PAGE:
ANDREW J. VITERBI
DATE OF BIRTH
9 March 1935
Soda jerk in a drugstore
FIRST JOB IN
Co-op student, Raytheon
Six, but inspired hundreds
Skeletons at the Feast by Christopher A. Bohjalian
Light classical, opera, music of the’40s and ’50s
Lenovo laptop, several Dells
Il Tinello, New York City
English, Italian, French, German
IEEE, National Academy of Sciences, National Academy of Engineering, Jewish Community Foundation of San Diego, Mathematical Sciences Research Institute
The ranks of first-rate inventors are chock-full of characters who are brash, egotistical, and temperamental. And for quite a few, even those adjectives are stretched to their euphemistic limits.
So meeting Andrew J. Viterbi can be something of a shock. He speaks softly, responds patiently. It’s not that he’s shy; it’s a soothing kind of quiet, the kind that makes a guest comfortable. He’s dressed nicely—in gray slacks and a dress shirt—but not formally; he rarely wears a tie. He’s mostly bald, with a round face and eyes that crinkle when he smiles, which is frequently. He looks like someone’s grandfather (which indeed he is; he has five grandchildren).
”Success comes to all kinds of personalities,” says Viterbi’s friend Carver Mead, the Caltech professor, integrated circuit pioneer, and oft-quoted tech visionary. ”But it sure is nice when it comes to people like Andrew, who aren’t just in it to beat their own chests.”
It’s not easy to reconcile the mild-mannered Viterbi with the tech titan who made fundamental contributions to Wi-Fi, 3G cellular and digital-satellite communications, speech recognition, and DNA analysis. Who cofounded Qualcomm. And, oh yeah, came up with one of the most important mathematical concepts of the 20th century: the Viterbi algorithm, a means of separating information from background noise. It’s that last one, the algorithm, that was singled out in the citation for the IEEE Medal of Honor, Viterbi’s most recent accolade.
Viterbi’s tale isn’t one of an aggressively ambitious engineer trying to shake up the world, make a fortune, or claw his way to the top of his profession. It’s the story of an unusually bright and hardworking professor who wanted to explain a difficult concept in clear and simple terms in order to better teach his students.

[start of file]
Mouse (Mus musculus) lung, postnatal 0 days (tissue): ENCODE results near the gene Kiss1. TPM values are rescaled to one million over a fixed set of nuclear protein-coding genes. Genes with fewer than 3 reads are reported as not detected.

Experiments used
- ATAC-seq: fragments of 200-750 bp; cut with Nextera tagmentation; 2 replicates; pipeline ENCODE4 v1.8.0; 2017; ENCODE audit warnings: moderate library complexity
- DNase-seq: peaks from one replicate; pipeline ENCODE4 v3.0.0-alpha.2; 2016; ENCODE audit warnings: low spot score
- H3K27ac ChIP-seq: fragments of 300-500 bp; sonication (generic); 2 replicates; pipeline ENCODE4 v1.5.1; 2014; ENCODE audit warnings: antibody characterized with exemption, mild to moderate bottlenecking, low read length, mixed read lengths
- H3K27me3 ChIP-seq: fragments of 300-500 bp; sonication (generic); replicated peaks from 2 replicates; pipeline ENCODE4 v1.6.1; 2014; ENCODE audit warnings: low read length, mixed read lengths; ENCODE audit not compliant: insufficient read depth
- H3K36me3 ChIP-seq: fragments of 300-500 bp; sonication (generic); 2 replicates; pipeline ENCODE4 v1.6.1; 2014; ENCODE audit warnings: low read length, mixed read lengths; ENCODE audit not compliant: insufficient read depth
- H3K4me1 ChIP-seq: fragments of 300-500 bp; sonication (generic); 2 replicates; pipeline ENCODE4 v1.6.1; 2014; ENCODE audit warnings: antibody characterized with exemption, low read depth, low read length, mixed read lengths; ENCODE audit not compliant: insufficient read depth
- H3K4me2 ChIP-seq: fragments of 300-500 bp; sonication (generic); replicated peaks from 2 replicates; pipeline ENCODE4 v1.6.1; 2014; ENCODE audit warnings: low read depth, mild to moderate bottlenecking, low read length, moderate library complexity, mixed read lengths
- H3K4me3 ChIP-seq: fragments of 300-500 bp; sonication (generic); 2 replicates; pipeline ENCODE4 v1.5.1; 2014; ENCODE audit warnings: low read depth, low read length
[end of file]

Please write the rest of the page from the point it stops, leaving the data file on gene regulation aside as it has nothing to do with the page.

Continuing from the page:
The son of Jewish-Italian immigrants, Viterbi did well in both math and English at the venerable Boston Latin School. His father, a doctor, encouraged him to be an engineer, remembering the impact electrical power had made when it first came to Bergamo, the Italian town where Andrew was born. Viterbi won a scholarship to MIT and graduated with bachelor’s and master’s degrees in electrical engineering in 1957. His father’s medical practice was struggling, and the family needed Viterbi’s financial support, although he wanted to go on to a Ph.D. and teach.
He had enjoyed working at Raytheon as a co-op student, but deplored the way engineers were treated. ”Engineers were not people trusted to make any decisions,” he recalls. He’d heard that things were different on the West Coast, where some engineers even got private offices. So he applied for and got a job at the Jet Propulsion Laboratory, in Pasadena, Calif. Signing on with a lab that was affiliated with a university seemed like the next best thing to the academic career he really wanted.
At JPL, he started off working on telemetry for guided missiles, helping develop a then-new device called the phase-lock loop, which tunes into a carrier signal in spite of surrounding noise. After the Soviet launch of Sputnik and the beginning of the space race, Viterbi’s efforts shifted to space communications systems, but the underlying focus on signals and noise didn’t change. Simultaneously he worked on his Ph.D. at the University of Southern California.
In the fall of 1963, doctorate in hand, Viterbi finally made it to academia, joining the University of California, Los Angeles. Teaching classes in communications and information theory, he couldn’t have been happier.
Then came the algorithm.